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There is a 2000-year tradition of viticulture in the Balaton-felvidek, supported by an unbroken string of archeological evidence since Roman times. Hungarians themselves began cultivating vines here more than 1000 years ago. The region rose to prominence in the early Middle Ages, not least as a source of wines for the royal pleasure of the Arpad Dynasty. The monasteries of Almad and Salfold on the periphery of the Kal Basin also produced wine for their own use, or else had the locals grow the wine for them.
In the first half of the 19th century, what was then called the Balatonmelleke (Balaton District) officially included all the growing areas that are today divided between three wine regions, namely Badacsony, Balatonfured-Csopak, and Balaton-felvidek. Regulations enacted in 1897 renamed this wine area collectively as Badacsony, which engendered several further designations and titles and ultimately led to the separation of the region, in the early 1990’s, into Badacsony proper and the rump western section of the Balaton-felvidek. The actual regional name Balaton-felvidek did not appear in the language of wine legislation until 1999, but now it seems to have finally taken root.
The Balaton-felvidek is essentially a white wine region, with Olaszrizling still leading the list of grape varieties, followed by the fashionable Chardonnay and much less Rizlingszilvani and Szurkebarat. Zold Veltelini and Zenit both seem very promising.
The wines do not display consistent regional character. Those from the eastern wing can be easily taken for a wine grown in Badacsony, while the wines from the western wing resemble those of the Balatonfured-Csopak region. This state of affairs is a faithful reflection of the picture suggested by the area’s geological make-up, demonstrating the power of particular soils to take precedence over grape varieties. In addition to intense, firm Olaszrizling, some full-bodied Chardonnay and zesty Zold Veltelini wines have come out of this region. In better years, Muscat Ottonel, Zenit and Szurkebarat are often vinified in the semi-dry or semi-sweet style. Historically, the Olaszrizling harvested from the Bece Hill was the most highly regarded wine of this region.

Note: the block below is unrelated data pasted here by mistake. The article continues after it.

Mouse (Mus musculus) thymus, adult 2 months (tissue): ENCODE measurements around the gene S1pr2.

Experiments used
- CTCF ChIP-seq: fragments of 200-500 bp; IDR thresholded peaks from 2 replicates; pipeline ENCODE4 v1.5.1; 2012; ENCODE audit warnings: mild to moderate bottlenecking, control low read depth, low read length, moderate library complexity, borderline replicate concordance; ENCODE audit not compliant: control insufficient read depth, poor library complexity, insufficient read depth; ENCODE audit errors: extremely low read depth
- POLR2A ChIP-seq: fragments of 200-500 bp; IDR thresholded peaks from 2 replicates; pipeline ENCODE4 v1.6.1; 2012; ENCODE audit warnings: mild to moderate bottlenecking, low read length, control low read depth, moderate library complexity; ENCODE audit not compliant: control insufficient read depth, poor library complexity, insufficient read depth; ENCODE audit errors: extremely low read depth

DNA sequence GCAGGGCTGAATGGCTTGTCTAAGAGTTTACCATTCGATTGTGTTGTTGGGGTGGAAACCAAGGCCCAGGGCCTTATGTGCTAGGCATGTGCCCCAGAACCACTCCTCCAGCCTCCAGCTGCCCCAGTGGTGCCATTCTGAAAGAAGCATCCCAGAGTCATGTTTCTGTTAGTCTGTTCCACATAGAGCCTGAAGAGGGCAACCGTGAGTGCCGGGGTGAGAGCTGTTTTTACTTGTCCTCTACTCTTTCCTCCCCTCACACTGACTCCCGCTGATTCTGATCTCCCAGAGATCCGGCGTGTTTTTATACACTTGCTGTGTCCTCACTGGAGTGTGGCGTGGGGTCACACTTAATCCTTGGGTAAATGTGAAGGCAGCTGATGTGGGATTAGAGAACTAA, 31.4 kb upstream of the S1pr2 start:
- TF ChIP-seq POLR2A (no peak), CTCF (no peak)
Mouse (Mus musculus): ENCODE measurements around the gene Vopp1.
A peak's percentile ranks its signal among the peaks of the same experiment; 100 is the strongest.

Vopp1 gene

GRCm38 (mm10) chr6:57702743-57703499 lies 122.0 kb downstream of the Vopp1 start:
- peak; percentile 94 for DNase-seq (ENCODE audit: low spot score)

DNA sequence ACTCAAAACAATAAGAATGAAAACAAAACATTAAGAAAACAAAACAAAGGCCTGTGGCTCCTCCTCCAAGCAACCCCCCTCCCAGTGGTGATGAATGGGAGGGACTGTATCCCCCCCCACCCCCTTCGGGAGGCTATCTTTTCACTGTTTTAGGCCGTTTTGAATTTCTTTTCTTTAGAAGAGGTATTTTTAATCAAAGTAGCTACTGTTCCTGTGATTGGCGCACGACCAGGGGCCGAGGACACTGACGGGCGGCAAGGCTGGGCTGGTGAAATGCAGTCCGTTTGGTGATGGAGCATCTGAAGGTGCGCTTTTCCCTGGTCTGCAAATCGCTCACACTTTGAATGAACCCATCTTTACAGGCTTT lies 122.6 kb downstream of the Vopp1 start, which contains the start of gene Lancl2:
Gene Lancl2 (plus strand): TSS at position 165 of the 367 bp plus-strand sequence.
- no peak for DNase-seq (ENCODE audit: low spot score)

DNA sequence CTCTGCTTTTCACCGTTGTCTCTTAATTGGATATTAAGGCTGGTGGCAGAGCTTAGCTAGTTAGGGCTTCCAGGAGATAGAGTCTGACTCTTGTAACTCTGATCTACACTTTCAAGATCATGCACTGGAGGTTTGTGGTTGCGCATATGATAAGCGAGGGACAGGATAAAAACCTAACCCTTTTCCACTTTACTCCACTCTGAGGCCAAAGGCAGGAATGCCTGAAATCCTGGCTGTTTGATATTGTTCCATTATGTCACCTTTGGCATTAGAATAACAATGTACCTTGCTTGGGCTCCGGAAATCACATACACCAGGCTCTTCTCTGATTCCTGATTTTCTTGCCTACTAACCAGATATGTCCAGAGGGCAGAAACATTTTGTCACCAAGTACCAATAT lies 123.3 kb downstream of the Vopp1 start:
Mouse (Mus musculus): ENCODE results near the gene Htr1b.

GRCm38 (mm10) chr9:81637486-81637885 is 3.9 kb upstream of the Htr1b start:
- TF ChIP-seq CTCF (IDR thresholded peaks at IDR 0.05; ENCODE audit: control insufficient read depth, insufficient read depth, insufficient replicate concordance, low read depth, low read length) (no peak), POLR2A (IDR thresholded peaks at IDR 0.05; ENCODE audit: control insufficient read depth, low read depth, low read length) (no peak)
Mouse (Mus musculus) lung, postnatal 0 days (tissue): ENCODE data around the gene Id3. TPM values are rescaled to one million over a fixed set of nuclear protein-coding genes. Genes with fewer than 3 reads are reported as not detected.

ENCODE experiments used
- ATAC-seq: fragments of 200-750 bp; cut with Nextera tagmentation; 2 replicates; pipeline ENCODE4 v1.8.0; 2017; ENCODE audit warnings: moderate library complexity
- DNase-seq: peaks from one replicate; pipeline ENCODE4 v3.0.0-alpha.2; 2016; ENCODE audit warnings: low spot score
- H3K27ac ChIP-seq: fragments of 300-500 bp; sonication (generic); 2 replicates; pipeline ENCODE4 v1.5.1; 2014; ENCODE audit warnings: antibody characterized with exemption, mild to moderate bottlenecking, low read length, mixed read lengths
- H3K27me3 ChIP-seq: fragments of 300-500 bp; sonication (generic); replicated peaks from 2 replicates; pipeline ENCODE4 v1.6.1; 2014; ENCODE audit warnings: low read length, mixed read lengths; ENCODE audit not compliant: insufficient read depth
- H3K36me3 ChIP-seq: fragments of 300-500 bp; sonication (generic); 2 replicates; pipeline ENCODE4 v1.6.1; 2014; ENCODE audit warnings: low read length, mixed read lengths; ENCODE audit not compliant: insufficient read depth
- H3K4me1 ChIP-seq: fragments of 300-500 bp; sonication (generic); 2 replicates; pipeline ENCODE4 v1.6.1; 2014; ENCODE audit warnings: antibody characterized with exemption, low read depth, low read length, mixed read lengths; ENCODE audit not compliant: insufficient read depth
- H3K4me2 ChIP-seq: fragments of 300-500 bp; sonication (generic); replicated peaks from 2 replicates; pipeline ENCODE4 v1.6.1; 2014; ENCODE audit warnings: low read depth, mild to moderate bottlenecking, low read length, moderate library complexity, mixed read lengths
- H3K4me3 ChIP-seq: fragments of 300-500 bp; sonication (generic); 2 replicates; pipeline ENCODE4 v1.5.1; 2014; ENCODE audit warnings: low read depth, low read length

In the area of Monostorapáti, the genre of the jobor (“prime wine” or “principal wine”) is enjoying somewhat of a renaissance. This is the ancient Hungarian name for Szamorodni-style wines, best known from Tokaj, for which the nobly rotted berries are picked along with grapes unaffected by botrytis (unlike for the Aszu, which is made by macerating hand-selected botrytized fruit in base wine or must). The result of this simplified late-harvest technique is typically a concentrated, high-alcohol wine that often contains residual sugar.
The wine culture of the Balaton-felvidek is symbolized by the cellars and press houses that continue to define its landscape today. Beside the unsophisticated cellars of local villagers, the members of the lesser nobility and the middle classes erected quite a few distinguished buildings in the rustic baroque and neoclassicist style. The Festetics Preshaz in Cserszegtomaj and the Taverna in Gyenesdias are two wonderful examples.
Area: 1497 hectares.
Climate: varied, with mediterranean character, lot of sunshine.
Vine varieties, wines: Szurkebarat, Italian Riesling, Chardonnay – full-bodied, rich in bouquet, lively acidic wines with fine fragrance.
For more interesting information:
> Hungarian wines and wineregions (authors: Zoltán Benyák, Tibor Dékány)
> Terra Benedicta 2003: Tokaj and Beyond (authors: Rohály Gábor, Mészáros Gabriella, Nagymarosy András)